Twaweza is seeking the services of a Monitoring Consultant, for a period of 5-7 months, to strengthen Uwezo monitoring, particularly of its communication and public action components. The specific objectives of the assignment are:
- To understand Uwezo’s theory of change and current evaluation program and identify its monitoring needs;
- To review existing information management and monitoring processes elements undertaken at present;
- To design a clear and robust monitoring system and plan for Uwezo across the three countries and regional office, including workflows of who does what when, practical tools and management reports;
- To train and support relevant Twaweza/Uwezo staff on why monitoring makes sense and how to do it;
- To oversee the early implementation/roll-out of the plan.
Uwezo at Twaweza is a long-term year initiative to improve basic literacy and numeracy in Kenya, Uganda, and Tanzania through an innovative, civic-driven and public accountability approach to social change. Uwezo focuses on enabling policy makers as well as ordinary citizens – i.e. parents, students, local communities and public at large – to become aware of actual levels of children’s literacy and numeracy, and use this awareness to stimulate practical and policy changes to improve learning across East Africa. The work is organized through three country teams, with coordination from the regional management team based in Nairobi. Uwezo is part of Twaweza, a citizen driven initiative to promote citizen agency and improved service delivery in East Africa.
For full details of the posting, please access the Twaweza website here
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Two out of three pupils in Standard 3 across East Africa are not able to pass basic tests in English, Kiswahili or numeracy at the Standard 2 level. This is the headline finding of a new report by Uwezo at Twaweza. By the time they reach Standard 7, two in 10 pupils still do not have Standard 2 level competencies. Results from the 2011 national assessments done in Kenya, Tanzania, and Uganda show that little has changed from previous assessments.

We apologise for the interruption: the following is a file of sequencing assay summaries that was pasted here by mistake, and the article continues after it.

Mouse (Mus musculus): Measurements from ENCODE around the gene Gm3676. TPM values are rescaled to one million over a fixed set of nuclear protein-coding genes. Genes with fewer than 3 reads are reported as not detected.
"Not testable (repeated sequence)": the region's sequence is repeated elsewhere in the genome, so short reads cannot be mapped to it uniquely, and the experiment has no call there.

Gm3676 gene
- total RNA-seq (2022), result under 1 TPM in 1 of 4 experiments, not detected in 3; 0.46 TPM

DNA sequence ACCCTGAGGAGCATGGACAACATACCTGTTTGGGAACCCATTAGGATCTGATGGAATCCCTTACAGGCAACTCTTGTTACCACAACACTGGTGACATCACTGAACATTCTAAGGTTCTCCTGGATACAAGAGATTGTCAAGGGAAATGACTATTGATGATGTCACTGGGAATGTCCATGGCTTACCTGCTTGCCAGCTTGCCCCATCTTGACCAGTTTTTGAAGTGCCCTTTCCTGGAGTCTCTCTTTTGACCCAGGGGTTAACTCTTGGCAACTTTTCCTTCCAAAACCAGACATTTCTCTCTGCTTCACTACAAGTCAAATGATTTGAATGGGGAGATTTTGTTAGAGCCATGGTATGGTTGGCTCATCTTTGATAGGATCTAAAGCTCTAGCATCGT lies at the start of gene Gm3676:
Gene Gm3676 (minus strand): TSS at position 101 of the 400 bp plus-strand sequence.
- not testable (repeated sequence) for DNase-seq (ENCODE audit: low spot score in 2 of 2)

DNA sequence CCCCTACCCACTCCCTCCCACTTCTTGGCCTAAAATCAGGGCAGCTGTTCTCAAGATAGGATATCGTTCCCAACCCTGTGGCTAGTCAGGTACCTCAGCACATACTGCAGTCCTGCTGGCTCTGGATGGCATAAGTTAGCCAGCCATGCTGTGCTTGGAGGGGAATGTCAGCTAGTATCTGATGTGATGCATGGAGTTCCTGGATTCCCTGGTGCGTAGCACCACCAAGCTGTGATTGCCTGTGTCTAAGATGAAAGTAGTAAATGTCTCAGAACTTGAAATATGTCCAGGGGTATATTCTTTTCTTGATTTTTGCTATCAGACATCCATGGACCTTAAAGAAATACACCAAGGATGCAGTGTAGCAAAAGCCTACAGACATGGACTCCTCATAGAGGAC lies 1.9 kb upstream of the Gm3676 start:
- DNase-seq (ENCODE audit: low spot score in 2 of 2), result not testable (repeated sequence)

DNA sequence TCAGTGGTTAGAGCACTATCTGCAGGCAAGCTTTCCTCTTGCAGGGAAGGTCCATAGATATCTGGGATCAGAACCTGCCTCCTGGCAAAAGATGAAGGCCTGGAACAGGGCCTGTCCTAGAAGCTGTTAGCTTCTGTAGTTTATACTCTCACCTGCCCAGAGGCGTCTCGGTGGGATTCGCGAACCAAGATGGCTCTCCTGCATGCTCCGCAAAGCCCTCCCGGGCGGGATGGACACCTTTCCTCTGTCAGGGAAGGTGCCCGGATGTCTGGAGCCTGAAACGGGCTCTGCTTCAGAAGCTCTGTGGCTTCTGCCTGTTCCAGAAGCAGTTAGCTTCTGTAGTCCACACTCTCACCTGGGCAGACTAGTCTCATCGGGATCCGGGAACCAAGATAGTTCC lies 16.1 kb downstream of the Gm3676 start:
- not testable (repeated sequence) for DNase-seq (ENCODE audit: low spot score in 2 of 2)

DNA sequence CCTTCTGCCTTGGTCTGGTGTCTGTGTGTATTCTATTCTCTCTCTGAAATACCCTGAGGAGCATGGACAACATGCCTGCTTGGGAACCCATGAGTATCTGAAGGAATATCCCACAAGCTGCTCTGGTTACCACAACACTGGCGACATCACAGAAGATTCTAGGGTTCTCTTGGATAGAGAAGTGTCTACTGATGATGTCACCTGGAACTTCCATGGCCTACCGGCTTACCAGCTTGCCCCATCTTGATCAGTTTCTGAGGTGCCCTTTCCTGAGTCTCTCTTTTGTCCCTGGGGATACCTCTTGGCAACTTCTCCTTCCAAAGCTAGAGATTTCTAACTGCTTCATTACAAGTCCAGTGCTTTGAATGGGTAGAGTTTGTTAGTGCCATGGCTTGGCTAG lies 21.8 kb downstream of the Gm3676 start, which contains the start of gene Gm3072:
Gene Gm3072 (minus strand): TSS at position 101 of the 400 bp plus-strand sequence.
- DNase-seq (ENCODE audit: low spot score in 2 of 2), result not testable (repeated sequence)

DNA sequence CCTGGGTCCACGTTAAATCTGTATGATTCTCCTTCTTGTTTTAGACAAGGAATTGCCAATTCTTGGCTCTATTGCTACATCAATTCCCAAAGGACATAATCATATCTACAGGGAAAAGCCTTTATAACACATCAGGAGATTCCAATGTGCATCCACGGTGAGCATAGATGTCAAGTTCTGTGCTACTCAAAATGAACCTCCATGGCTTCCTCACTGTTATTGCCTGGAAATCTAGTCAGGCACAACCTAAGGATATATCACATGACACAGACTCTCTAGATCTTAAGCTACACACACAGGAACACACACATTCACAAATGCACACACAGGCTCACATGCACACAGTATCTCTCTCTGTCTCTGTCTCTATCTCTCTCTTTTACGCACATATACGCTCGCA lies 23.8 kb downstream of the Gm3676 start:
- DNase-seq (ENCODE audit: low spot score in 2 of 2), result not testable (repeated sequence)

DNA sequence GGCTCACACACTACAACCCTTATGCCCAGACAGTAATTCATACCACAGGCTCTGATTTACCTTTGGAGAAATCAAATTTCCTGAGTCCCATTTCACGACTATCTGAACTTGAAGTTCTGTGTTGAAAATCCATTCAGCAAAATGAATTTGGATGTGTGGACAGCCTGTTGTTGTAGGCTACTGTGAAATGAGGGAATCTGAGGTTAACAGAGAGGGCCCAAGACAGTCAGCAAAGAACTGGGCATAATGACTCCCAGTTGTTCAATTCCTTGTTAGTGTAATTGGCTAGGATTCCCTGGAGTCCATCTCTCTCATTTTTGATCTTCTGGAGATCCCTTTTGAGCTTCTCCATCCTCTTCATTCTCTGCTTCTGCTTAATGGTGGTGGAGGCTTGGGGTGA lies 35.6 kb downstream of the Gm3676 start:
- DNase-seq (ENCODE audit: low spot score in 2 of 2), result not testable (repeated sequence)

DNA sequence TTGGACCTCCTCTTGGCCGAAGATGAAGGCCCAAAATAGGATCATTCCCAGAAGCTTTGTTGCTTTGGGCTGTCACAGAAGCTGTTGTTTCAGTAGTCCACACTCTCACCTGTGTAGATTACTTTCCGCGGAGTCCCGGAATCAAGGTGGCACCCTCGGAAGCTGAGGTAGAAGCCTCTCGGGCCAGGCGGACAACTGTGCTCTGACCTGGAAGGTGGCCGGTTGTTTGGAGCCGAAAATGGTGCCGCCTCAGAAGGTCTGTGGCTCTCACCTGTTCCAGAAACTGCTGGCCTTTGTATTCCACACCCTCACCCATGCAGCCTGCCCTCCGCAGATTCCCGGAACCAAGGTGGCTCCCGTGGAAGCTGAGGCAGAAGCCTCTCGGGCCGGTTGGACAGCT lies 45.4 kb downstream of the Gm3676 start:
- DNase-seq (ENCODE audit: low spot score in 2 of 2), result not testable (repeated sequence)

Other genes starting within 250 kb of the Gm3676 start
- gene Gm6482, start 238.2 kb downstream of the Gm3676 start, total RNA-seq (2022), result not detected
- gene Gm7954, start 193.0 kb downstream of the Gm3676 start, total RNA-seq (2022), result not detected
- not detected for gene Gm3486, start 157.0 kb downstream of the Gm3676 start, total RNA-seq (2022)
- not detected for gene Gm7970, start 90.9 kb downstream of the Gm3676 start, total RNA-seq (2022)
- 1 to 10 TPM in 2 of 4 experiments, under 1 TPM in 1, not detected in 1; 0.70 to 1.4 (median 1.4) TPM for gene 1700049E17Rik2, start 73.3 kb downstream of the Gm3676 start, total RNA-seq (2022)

According to Dr Sara Ruto, Regional Manager of Uwezo East Africa, ‘Despite significant gains in expanding access to primary schooling, actual literacy and numeracy outcomes remain significantly deficient across the region.’
While all countries do poorly, Kenyan children do relatively better than their counterparts in Tanzania and Uganda on all tests. Ugandan children performed the worst, but overtake Tanzanian students by the time they reach Standard 7. Children from low-income households perform the worst in all three countries and students in private schools do better than those in public schools, particularly in Tanzania.
Despite the discouraging results, there is also cause to be hopeful. Since the first Uwezo results were released, public debate has shifted to focus on quality and learning outcomes rather than educational inputs. Additionally, experiments on innovations in learning are taking place around the globe and can inform reforms in East Africa.
The assessment tested nearly 350,000 children in 150,000 households across the three countries, representing the largest annual data collection effort in education on the continent.
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Uwezo will launch its 2012 East Africa report on August 14th at the Kenya Institute of Education in Nairobi. The Minister of State for the Development of Northern Kenya and other Arid Lands, Hon. Mohammed Ibrahim Elmi, will launch the report.
Uwezo is the largest annual data collection effort in education on the continent, and the only annual source of information regarding numeracy and literacy levels of elementary school-aged children. Household based assessments are done in all 158, 133, and 80 (census) districts in Kenya, Tanzania and Uganda respectively. Since inception in 2009, Uwezo has reached a total of 150,000 households, testing more than 350,000 children in basic literacy and numeracy skills. Uwezo has just completed its third year of annual assessments, covering 30 villages per district, 20 households per village and 1 school per village in every district of each of the three countries.
The 2011 assessment found that the majority of students in Standard 3 were unable to complete the Uwezo tests at the Standard 2 level. In Kenya and Uganda, pupils who reached Standard 7 were nearly universally competent at the Standard 2 level; in Tanzania only 50-80 percent were. The 2012 assessment results will reveal if there has been a change in students’ capabilities.
Beyond releasing the 2012 results, the launch will highlight interventions and solutions individuals and organizations are pursuing to improve learning, particularly in the early grades. A Ministry of Education Officer will talk about the inspiring work he is engaged in, expanding access to school and ensuring that children are learning in Northern Kenya. The Aga Khan Foundation will share stories from their ‘Reading to Learn’ program that is being implemented in Kenya and Uganda and soon to be rolled out in Tanzania. The program attempts to improve teachers’ pedagogy skills by offering continuous on-the-job training. Ugandan NGO Mango Tree will also share their insights on using indigenous language and resources to improve children’s learning
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